Ever think about the past? Not the past that pops in and out of your head, gone too fast to really get a hold of. Like how an occasional daydream or an old song can momentarily send you back in time for a few fleeting seconds. But these are just teasers, quick flashes and micro bursts of past memories that moments later are quickly forgotten. What was I just thinking about? Nope it’s gone! Too late now, the moment has passed.
No, I mean the past like, coming across some old photo albums that you’ve almost forgotten you have because it’s been so long since you’ve last flipped through them! Perhaps you find yourself alone on a dark rainy day curled up in your favorite chair, your ever attended phone temporarily forgotten as you slowly flip through these old cherished memories. Old fading pictures from a camera that no longer exists.
SNAPSHOTS IN TIME
If you take your time to savor each and every photo, the people and places, events and occasions come flooding back in a rush of memories. Almost like a magic time-machine that transports you back in time and suddenly you find yourself back in the past! Reliving those days long gone bye.
Look how young I was here! And hey, that was my best friend “so-and-so” I wonder how their life turned out? There’s our old house! The family so young and vibrant! And the old gang! Boy we had some good times back then!
And as you go on reliving these old snapshots in time, your memory seems to get stronger and now a single photo can lead to a branching of many different associated memories spreading out far and wide and leading to other branching moments in time. Growing and filling out the memory tree that was your life. Is your life!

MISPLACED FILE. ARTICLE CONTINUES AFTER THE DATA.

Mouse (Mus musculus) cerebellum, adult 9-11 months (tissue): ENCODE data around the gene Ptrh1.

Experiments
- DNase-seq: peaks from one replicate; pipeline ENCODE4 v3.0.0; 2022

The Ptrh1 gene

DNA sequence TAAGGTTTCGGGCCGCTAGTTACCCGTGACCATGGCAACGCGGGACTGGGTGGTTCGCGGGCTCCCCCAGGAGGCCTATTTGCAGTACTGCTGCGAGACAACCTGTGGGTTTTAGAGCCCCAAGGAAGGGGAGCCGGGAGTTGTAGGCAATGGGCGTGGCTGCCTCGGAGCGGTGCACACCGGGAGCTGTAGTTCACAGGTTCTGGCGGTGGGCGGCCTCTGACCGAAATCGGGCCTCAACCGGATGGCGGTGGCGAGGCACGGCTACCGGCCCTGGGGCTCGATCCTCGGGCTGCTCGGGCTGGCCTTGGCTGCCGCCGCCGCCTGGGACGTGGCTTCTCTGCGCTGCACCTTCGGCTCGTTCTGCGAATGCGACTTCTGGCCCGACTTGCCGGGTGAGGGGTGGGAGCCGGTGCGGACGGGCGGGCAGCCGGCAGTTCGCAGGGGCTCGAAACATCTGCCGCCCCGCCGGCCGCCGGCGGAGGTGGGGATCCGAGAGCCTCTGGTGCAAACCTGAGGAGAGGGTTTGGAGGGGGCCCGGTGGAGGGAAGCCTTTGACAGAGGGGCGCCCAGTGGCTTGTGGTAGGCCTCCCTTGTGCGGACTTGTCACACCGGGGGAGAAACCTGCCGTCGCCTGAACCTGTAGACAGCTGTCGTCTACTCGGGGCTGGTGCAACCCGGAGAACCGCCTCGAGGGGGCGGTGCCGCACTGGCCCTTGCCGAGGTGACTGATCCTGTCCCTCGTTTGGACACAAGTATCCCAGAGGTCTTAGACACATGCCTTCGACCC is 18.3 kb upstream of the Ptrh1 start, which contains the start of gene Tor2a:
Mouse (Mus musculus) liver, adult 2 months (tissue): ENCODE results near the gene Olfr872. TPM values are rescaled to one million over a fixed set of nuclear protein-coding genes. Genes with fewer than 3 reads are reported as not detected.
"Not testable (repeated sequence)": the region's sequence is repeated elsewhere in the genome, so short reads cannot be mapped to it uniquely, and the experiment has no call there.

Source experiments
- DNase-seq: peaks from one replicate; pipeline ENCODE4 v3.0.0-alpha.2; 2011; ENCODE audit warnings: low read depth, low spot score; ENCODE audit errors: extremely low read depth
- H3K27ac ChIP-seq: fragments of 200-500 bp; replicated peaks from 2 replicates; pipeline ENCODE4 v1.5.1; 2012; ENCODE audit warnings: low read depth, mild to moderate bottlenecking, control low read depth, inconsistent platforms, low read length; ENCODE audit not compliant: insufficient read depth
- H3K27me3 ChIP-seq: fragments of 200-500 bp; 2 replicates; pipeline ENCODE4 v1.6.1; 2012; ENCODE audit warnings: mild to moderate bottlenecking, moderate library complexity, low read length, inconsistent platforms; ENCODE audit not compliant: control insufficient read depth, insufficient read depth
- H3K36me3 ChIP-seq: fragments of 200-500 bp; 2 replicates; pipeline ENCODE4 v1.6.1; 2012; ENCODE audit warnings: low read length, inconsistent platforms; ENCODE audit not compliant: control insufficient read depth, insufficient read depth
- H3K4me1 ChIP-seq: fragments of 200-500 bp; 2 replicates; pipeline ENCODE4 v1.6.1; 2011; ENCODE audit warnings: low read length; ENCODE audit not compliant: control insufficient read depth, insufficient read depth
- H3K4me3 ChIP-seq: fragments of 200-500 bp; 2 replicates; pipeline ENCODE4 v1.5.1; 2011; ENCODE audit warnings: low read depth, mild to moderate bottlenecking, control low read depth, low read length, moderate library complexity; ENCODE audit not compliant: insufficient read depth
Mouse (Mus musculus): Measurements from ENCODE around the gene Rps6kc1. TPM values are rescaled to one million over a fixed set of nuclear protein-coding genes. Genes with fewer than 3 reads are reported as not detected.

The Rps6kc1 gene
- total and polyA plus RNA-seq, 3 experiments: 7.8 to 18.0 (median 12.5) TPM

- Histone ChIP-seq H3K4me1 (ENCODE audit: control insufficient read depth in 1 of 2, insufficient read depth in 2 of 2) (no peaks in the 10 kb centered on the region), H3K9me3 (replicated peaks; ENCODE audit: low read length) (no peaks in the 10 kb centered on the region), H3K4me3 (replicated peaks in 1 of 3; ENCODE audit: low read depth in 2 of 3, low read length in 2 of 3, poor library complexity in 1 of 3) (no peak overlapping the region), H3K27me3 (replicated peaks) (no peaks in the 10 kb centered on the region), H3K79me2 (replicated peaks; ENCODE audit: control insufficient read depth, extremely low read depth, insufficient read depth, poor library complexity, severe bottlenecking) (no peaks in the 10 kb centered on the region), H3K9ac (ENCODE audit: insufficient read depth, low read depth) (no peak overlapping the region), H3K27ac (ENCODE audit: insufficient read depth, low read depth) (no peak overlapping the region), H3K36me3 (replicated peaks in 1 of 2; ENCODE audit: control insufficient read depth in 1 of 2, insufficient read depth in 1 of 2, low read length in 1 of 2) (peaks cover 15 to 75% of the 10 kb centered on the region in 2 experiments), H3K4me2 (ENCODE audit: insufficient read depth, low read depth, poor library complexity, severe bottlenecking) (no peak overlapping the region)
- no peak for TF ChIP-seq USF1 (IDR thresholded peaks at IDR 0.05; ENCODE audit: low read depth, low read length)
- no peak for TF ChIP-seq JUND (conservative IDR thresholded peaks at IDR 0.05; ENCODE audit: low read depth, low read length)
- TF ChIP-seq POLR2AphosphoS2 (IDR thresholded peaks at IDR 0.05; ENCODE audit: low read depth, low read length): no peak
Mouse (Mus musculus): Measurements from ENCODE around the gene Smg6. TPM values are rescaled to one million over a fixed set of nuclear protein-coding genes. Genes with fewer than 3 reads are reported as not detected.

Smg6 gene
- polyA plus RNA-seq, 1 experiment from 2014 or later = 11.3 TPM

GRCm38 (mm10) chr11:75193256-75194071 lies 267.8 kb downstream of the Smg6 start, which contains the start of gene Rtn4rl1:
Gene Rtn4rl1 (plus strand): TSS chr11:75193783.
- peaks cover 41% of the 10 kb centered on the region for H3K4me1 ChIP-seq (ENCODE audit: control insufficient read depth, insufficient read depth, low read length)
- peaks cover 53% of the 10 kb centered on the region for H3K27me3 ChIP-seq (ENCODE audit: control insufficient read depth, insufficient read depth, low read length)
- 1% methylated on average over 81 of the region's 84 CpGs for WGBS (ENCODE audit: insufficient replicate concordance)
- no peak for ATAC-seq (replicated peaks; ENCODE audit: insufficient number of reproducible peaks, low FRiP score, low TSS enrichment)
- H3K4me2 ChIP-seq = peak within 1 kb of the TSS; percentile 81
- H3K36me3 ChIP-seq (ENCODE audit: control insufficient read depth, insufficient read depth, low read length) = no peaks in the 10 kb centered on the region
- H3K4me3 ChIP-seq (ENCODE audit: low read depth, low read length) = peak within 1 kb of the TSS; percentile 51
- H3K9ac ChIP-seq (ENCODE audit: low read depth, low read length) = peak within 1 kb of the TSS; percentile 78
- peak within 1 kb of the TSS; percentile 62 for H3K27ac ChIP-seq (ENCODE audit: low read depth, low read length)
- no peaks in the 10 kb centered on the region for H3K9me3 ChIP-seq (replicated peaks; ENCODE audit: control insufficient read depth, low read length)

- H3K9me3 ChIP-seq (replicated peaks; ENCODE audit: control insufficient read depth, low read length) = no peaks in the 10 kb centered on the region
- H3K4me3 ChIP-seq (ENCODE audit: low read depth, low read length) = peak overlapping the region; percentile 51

After all, in the end, isn’t it our memories that ultimately define us? Define — who we are?
Life is a rush! Was a rush that is, pre-Covid days! A hurried day to day journey filled with things to do, places we must go and errands we must run. Filled with obligations, necessary jobs to complete or to go to and every step of the way the constant interactions with others. Alone time back then was very hard to find. — Yet even science now tells us, it’s very important to our overall well-being.
Although by nature we are a very social species, we all need some time alone. Time truly alone, with just our thoughts for company. Time to think, to self-reflect uninterrupted. Time to put our invasive emotions in proper perspectives and time alone to simply let our minds wander and land wherever may be.
I do speak from experience. I, too, was once lost in the daily pursuit of the present. Working long hours and trying to catch up with things that needed to be done on my days off. Social commitments, family and friends, then back to work and start the cycle all over again. Remember those days? Don’t get me wrong — I was happy! Or at least I thought that I was? Same difference anyways, don’t you think?
Then everything changed! An early retirement and my workweek was suddenly gone! Life itself slowed down. My emotions became less invasive, at least in the sense that I became more aware of them and understood them better.